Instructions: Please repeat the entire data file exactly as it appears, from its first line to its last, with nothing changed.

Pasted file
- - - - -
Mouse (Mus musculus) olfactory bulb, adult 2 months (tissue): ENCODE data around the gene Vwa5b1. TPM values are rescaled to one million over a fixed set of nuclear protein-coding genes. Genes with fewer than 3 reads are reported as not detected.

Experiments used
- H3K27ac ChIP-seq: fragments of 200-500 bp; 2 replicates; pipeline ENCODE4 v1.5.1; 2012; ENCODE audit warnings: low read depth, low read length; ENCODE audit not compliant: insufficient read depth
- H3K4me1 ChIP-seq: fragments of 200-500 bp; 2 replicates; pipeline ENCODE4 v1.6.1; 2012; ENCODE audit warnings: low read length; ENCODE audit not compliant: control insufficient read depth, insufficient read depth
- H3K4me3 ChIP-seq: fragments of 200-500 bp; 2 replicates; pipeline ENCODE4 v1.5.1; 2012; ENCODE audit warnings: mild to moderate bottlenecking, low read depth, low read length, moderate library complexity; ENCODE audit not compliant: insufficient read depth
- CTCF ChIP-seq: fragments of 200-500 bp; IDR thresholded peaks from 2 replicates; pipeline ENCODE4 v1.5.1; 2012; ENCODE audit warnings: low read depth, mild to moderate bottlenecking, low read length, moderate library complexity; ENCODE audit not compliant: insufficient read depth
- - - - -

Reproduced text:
Mouse (Mus musculus) olfactory bulb, adult 2 months (tissue): ENCODE data around the gene Vwa5b1. TPM values are rescaled to one million over a fixed set of nuclear protein-coding genes. Genes with fewer than 3 reads are reported as not detected.

Experiments used
- H3K27ac ChIP-seq: fragments of 200-500 bp; 2 replicates; pipeline ENCODE4 v1.5.1; 2012; ENCODE audit warnings: low read depth, low read length; ENCODE audit not compliant: insufficient read depth
- H3K4me1 ChIP-seq: fragments of 200-500 bp; 2 replicates; pipeline ENCODE4 v1.6.1; 2012; ENCODE audit warnings: low read length; ENCODE audit not compliant: control insufficient read depth, insufficient read depth
- H3K4me3 ChIP-seq: fragments of 200-500 bp; 2 replicates; pipeline ENCODE4 v1.5.1; 2012; ENCODE audit warnings: mild to moderate bottlenecking, low read depth, low read length, moderate library complexity; ENCODE audit not compliant: insufficient read depth
- CTCF ChIP-seq: fragments of 200-500 bp; IDR thresholded peaks from 2 replicates; pipeline ENCODE4 v1.5.1; 2012; ENCODE audit warnings: low read depth, mild to moderate bottlenecking, low read length, moderate library complexity; ENCODE audit not compliant: insufficient read depth